KLF9 bound to a specific region of the CYP1A1 promoter to drive transcriptional activity.

(A) HTR8/SVneo cells in the PM2.5-exposed or non-exposed groups were treated with 20 μM actinomycin D, and RNA was collected at different times for qRT-PCR to detect mRNA expression, and the non-linear fitted curves showed similar half-lives of CYP1A1 mRNA. (B) HTR8/SVneo cells were cotransfected with CYP1A1-pGL3-WT and pRL-TK (internal control), and then exposed to 100 µg/mL PM2.5 for 24 hr. Dual luciferase assays were used to detect the fluorescence intensity. (C and D) Expression of CYP1A1 mRNA in KLF9 knockdown and over-expression HTR8/SVneo cells as detected by qRT-PCR. (E) Western blotting was used to detect the modulation of CYP1A1 protein expression by KLF9. (F) Different human CYP1A1 promoter-luciferase reporter gene structures together with pRL-TK were co-transfected in HTR8/SVneo cells stably over-expressing KLF9. Schematic graph on the left showed the binding sites of the CYP1A1 promoter predicted from the motif of KLF9 and mutant reporter genes constructed based on sites. The bars on the right showed the relative luciferase activity of different CYP1A1 promoters in KLF9 overexpressing cells (KLF9) compared to control cells (Vector) using dual-luciferase reporter gene assays. (G) Chromatin from KLF9 over-expression HTR8/SVneo cells was subjected to ChIP assay using KLF9 antibody or control IgG. PCR amplification with primers spanning the –96/+16 bp region of the CYP1A1 promoter was performed. A 2% agarose gel electrophoresis was performed on PCR products. (H) RT-qPCR analysis quantitatively demonstrated that KLF9 overexpression increased its binding to the endogenous CYP1A1 promoter. (I) Immunofluorescence staining showed co-staining of CYP1A1 (green) or KLF9 (green), with CK7 (red) and DAPI (blue) in human placental tissue. Scale bar, 500 μm. (J) Data shown were representative results of three repeated assays and are represented as mean ± SD. (si-KLF9#1, si-KLF9#2: siRNAs to knockdown KLF9 expression; si-NC: siRNAs Negative Control; * p<0.05, ** p<0.01, *** p<0.001).

Figure 9—source data 1

Labelled gel images.

(Figure 9E-KLF9) The expression of KLF9 expression in the HTR8/SVneo (si-NC, si- KLF9#1, si- KLF9#2). (Figure 9E-CYP1A1) The expression of CYP1A1 expression in the HTR8/SVneo (si-NC, si- KLF9#1, si- KLF9#2). (Figure 9E-β-actin) The expression of β-actin expression in the HTR8/SVneo (si-NC, si- KLF9#1, si- KLF9#2). (Figure 9E-Vector-KLF9-KLF9) The expression of KLF9 expression in the HTR8/SVneo (CON, KLF9 over expression). (Figure 9E-Vector-KLF9-CYP1A1) The expression of CYP1A1 expression in the HTR8/SVneo (CON, KLF9 over expression). (Figure 9E-Vector-KLF9-β-actin) The expression of β-actin expression in the HTR8/SVneo (CON, KLF9 over expression). (Figure 9G-ChIP) Chromatin from KLF9 over-expression HTR8/SVneo cells was subjected to ChIP assay using KLF9 antibody or control IgG. PCR amplification with primers spanning the –96/+16 bp region of the CYP1A1 promoter was performed. A 2% agarose gel electrophoresis was performed on PCR products.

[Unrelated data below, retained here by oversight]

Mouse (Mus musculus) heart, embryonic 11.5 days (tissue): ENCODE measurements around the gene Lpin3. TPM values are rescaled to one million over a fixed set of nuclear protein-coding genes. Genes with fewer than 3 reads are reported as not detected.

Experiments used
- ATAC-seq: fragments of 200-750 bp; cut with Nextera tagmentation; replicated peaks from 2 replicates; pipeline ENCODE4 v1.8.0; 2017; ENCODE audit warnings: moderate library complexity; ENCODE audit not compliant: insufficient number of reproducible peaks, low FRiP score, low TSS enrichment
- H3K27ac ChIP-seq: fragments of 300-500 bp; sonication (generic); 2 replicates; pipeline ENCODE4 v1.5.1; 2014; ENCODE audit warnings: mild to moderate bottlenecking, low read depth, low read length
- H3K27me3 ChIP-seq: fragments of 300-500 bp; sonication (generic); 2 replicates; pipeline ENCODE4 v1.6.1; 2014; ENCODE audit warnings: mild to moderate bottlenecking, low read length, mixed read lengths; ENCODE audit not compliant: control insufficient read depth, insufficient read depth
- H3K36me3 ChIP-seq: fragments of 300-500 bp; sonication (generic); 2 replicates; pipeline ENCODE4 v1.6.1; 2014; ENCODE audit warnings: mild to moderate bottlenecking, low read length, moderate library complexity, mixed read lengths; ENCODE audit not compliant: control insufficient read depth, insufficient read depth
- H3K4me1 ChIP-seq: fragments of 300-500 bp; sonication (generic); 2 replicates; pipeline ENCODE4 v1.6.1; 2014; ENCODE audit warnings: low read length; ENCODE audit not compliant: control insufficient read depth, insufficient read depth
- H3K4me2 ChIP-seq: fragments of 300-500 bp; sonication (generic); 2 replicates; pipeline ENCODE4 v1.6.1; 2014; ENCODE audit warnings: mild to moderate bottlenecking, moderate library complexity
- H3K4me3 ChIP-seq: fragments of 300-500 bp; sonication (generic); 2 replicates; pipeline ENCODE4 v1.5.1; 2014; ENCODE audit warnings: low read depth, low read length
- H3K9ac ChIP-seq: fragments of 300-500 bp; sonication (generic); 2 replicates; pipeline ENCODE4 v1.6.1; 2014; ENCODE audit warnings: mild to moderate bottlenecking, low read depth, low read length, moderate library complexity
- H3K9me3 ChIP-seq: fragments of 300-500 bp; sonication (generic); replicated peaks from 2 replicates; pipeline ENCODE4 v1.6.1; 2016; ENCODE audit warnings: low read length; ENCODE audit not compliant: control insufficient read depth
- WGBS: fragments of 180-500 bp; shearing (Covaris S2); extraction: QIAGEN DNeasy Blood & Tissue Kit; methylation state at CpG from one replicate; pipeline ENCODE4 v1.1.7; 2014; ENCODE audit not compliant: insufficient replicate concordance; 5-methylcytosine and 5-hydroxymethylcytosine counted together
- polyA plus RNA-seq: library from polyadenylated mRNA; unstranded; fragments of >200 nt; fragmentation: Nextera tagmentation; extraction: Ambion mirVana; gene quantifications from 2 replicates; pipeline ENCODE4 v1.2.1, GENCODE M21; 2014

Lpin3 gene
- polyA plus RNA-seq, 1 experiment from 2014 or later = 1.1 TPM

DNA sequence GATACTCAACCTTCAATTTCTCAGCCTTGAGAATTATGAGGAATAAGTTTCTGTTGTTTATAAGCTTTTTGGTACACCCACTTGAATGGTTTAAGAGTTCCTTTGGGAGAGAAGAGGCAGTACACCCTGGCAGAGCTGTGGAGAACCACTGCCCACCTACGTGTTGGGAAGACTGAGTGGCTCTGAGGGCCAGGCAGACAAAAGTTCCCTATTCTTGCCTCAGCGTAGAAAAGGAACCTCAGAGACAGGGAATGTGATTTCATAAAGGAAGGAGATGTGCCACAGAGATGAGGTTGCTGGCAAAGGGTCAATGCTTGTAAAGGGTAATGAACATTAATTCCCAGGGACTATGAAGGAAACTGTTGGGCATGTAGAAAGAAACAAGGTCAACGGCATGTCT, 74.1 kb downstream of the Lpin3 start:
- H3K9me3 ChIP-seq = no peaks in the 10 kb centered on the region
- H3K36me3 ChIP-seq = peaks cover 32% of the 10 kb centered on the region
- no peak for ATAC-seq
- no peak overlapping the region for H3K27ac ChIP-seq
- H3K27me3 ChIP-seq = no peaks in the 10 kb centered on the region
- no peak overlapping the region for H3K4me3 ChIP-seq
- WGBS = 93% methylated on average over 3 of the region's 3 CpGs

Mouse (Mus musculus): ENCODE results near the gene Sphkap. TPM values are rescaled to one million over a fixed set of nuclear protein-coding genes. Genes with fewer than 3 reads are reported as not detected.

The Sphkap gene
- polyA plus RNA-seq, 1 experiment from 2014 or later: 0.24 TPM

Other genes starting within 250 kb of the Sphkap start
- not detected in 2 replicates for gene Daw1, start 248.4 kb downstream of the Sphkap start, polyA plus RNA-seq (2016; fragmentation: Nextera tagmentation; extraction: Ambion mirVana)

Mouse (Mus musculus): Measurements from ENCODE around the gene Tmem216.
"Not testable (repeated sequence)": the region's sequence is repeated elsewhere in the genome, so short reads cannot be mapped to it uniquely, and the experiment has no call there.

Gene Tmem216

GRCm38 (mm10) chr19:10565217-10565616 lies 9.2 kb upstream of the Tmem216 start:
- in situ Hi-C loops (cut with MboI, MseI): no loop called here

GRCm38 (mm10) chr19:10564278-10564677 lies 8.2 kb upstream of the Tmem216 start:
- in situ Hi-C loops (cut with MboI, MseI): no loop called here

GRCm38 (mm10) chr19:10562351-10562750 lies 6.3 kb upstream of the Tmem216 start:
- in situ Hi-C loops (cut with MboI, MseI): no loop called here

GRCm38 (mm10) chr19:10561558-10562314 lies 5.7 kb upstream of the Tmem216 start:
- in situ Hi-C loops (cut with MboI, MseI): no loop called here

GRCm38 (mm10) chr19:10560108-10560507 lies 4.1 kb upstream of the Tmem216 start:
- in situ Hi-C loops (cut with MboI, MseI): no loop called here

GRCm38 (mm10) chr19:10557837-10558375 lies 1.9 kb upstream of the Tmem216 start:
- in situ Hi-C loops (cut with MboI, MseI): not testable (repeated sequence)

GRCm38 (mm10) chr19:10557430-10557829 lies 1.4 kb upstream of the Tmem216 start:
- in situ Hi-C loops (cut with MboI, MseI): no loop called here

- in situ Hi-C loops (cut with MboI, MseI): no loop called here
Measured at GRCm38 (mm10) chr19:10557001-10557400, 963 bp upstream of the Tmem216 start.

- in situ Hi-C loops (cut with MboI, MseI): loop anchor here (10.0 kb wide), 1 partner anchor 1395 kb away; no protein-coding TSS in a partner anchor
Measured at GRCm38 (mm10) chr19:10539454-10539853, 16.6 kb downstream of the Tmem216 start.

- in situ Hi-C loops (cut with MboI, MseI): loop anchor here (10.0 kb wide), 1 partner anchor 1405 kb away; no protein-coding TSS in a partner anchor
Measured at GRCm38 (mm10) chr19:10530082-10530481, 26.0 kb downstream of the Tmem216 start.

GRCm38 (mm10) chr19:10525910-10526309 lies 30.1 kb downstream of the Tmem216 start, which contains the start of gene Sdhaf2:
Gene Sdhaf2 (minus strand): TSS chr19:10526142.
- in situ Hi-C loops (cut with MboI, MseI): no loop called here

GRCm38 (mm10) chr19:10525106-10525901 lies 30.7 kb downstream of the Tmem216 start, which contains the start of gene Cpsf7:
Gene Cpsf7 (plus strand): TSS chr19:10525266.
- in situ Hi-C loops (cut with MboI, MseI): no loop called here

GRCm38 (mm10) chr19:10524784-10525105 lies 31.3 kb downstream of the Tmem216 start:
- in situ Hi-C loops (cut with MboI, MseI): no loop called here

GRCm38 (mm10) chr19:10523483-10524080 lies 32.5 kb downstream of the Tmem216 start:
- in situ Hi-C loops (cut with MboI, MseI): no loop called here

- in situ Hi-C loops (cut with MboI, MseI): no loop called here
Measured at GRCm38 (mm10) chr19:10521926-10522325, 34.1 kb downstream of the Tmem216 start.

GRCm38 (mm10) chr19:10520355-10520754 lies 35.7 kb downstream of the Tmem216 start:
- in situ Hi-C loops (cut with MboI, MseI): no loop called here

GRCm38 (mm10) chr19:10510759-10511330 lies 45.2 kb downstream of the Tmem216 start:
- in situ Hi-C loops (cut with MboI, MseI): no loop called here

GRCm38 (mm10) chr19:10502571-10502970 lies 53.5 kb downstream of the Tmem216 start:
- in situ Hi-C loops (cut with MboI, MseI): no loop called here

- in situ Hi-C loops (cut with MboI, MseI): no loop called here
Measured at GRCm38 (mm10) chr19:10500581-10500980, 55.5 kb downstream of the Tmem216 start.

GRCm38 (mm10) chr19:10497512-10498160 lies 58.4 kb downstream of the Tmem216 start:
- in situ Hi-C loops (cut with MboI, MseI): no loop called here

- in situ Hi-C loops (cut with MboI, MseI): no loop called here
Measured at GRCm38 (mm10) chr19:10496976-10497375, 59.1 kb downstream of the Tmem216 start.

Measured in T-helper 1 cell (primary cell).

https://cdn.elifesciences.org/articles/85944/elife-85944-fig9-data1-v3.zip
Figure 9—source data 2

Raw unlabelled gel images.

(Figure 9E-KLF9) The expression of KLF9 expression in the HTR8/SVneo (si-NC, si- KLF9#1, si- KLF9#2). (Figure 9E-CYP1A1) The expression of CYP1A1 expression in the HTR8/SVneo (si-NC, si- KLF9#1, si- KLF9#2). (Figure 9E-β-actin) The expression of β-actin expression in the HTR8/SVneo (si-NC, si- KLF9#1, si- KLF9#2). (Figure 9E-Vector-KLF9-KLF9) The expression of KLF9 expression in the HTR8/SVneo (CON, KLF9 over expression). (Figure 9E-Vector-KLF9-CYP1A1) The expression of CYP1A1 expression in the HTR8/SVneo (CON, KLF9 over expression). (Figure 9E-Vector-KLF9-β-actin) The expression of β-actin expression in the HTR8/SVneo (CON, KLF9 over expression). (Figure 9G-ChIP) Chromatin from KLF9 over-expression HTR8/SVneo cells was subjected to ChIP assay using KLF9 antibody or control IgG. PCR amplification with primers spanning the –96/+16 bp region of the CYP1A1 promoter was performed. A 2% agarose gel electrophoresis was performed on PCR products.